Well I can safely say I've never done that before!
I was once asked if I wanted to be a Page 3 girl! I was 16 years old and on holiday with my parents. I was wearing a leopard print swimsuit and a straw trilby hat! It was the mid 1980's but even that doesn't excuse the fashion faux pas that made me look like a cross between John Taylor from Duran Duran and Bet Lynch!
Needless to say I declined the random guys offer. He probably wasn't even from The Sun and anyway I was going to be a serious actress thank you very much and I didn't need to take my clothes off for my art!
Today I did!
Today I stood topless with my modesty hidden only by a combination of upright piano, fake sunflowers and a glass of wine.
We were in the theatre we perform in regularly and I've whipped my clothes off backstage for a quick change but I've never stood with it all hanging out in the glare of the lights before.
Driving there I was a bundle of excitement and nerves. I had more make up on than was good for me and my hair was straightened within an inch of it's life. I noticed I hadn't had time to paint my nails. I panicked! Then it dawned on me that if the readers of The Independent on Sunday noticed my shabby fingers nails there must be something wrong with my boobs!
I could tell that the others had butterflies too. When I pulled up most of them were outside having a crafty smoke!
There were seven of us ladies. All brave, beautiful, amazing women who love the theatre and want to raise money to help fight cancer, leukaemia and lymphoma.
One of our number lost her husband to cancer a year ago this weekend. She stood shoulder to shoulder and, literally, breast to breast with me. I was proud of her and all of us and honoured to be beside her.
As we shed our robes, tits and bum gags tumbled out of our mouths and laughed filled the empty auditorium.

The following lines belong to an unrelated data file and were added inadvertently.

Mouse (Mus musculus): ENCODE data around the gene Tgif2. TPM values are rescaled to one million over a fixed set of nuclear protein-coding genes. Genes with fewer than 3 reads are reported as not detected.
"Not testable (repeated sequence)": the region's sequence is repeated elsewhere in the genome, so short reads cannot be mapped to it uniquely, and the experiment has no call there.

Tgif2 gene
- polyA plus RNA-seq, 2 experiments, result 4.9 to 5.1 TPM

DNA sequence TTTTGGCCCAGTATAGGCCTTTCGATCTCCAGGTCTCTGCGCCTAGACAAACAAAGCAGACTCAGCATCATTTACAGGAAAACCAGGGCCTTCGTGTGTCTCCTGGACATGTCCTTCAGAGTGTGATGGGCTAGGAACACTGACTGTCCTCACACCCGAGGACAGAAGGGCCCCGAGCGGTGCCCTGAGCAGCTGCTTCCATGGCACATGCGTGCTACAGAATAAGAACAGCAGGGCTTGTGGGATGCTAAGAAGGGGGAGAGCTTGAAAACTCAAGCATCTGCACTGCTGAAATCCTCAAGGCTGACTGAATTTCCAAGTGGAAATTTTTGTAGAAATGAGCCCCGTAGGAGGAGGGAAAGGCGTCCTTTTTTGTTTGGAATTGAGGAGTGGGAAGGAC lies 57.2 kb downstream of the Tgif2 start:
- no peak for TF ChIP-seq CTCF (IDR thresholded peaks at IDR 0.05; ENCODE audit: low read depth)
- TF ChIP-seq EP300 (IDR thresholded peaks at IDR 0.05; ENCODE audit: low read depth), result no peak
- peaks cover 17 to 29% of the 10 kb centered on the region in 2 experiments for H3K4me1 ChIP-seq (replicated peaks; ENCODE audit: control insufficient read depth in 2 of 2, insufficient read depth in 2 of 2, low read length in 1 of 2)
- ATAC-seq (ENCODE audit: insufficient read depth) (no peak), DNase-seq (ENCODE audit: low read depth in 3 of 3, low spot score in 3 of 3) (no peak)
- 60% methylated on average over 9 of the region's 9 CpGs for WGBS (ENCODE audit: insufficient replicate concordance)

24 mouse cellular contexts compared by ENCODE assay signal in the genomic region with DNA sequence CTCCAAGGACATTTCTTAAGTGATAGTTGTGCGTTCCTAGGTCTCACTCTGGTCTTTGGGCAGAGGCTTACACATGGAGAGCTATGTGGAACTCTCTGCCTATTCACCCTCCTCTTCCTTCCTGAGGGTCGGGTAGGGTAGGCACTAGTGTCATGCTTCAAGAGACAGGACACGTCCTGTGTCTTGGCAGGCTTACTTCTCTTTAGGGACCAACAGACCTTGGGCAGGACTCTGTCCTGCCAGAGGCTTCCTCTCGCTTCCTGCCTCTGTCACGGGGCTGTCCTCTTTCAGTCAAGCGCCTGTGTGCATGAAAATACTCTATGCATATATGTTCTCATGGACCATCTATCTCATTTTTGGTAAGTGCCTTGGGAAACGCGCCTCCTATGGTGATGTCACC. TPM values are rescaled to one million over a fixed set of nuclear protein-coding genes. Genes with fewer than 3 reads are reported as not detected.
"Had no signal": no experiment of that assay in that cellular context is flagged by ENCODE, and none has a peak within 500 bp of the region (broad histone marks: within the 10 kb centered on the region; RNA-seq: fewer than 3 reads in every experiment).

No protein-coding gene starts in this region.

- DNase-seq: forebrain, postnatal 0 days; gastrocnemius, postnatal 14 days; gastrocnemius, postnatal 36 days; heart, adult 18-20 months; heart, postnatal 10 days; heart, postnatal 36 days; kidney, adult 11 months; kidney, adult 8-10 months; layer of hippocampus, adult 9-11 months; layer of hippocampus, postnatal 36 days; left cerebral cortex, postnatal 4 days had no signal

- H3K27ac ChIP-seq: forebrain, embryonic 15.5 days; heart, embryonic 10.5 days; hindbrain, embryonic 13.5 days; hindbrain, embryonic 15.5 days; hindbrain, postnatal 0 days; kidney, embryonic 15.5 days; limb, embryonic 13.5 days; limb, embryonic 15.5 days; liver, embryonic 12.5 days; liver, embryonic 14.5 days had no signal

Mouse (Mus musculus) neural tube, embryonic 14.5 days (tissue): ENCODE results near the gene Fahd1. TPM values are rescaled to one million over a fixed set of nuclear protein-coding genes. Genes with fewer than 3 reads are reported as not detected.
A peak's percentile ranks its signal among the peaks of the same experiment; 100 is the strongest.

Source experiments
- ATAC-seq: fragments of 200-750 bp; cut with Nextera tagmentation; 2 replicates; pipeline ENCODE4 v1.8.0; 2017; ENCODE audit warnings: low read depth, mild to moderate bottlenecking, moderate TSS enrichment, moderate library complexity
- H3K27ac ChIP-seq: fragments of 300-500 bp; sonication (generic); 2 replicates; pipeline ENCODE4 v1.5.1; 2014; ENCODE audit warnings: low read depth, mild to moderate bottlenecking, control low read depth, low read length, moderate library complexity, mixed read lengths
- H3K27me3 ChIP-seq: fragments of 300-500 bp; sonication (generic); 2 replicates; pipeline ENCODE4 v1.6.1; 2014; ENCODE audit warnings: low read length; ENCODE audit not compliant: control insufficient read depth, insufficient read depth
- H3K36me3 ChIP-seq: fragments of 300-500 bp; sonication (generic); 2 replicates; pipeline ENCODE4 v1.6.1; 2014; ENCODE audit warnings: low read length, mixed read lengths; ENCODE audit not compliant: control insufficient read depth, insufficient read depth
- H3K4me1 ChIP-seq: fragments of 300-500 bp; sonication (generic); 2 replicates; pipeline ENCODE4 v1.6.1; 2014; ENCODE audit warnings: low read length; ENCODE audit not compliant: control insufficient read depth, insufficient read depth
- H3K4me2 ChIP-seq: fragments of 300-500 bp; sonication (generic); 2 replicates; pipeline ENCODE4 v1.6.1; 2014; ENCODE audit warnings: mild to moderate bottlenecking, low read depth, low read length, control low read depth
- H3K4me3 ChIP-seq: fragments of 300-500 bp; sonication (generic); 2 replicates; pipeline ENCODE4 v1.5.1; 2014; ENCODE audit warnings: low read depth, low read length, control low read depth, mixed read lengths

The freelance photographer was a warm, lively lady who seemed impressed that we had found a venue with a piano and as it was a theatre, lighting was already in place. She said she usually pitches up to these jobs and finds that only a couple of people have turned up and no one knows what's going on!
We were consummate professionals. Well apart from all the jokes, wine drinking and giggling!
It felt wonderfully liberating to stand semi nude in the theatre and in three of the girls cases completely starkers!
I don't like my body. I never have. Which is a shame because my mind turned to that 16 year old on the beach. Back then I thought I was fat but in reality I had a cracking little figure, all boobs and bum and a tiny waist.
You don't realise what you have until it's gone.
Since having the boy I've not been able to look at myself in the mirror let alone let anyone else see my sagging breasts, stomach rolls and stretch marks.
Taking that robe off today was a big step for me. Bigger than I realised.
So this afternoon wasn't just about publicity. This was an early rehearsal for a year and a bit away when we will stand there for real, without a stitch on, and a paying audience in attendance laughing and crying and hopefully having a great evenings entertainment, all for a good cause.
I don't know who I'm playing yet but it doesn't matter, all the parts in this fantastic play are great but more importantly the cause is great and all us ladies who bared all today and the ones who couldn't make it, but will bare all next September with us, are great.
So today, despite the hang ups about my post pregnancy body, I took my top off and I'll keep taking it off if it means one day we can find a cure for these terrible diseases.
I may not be 16 anymore but it's still my body and I'm proud of it.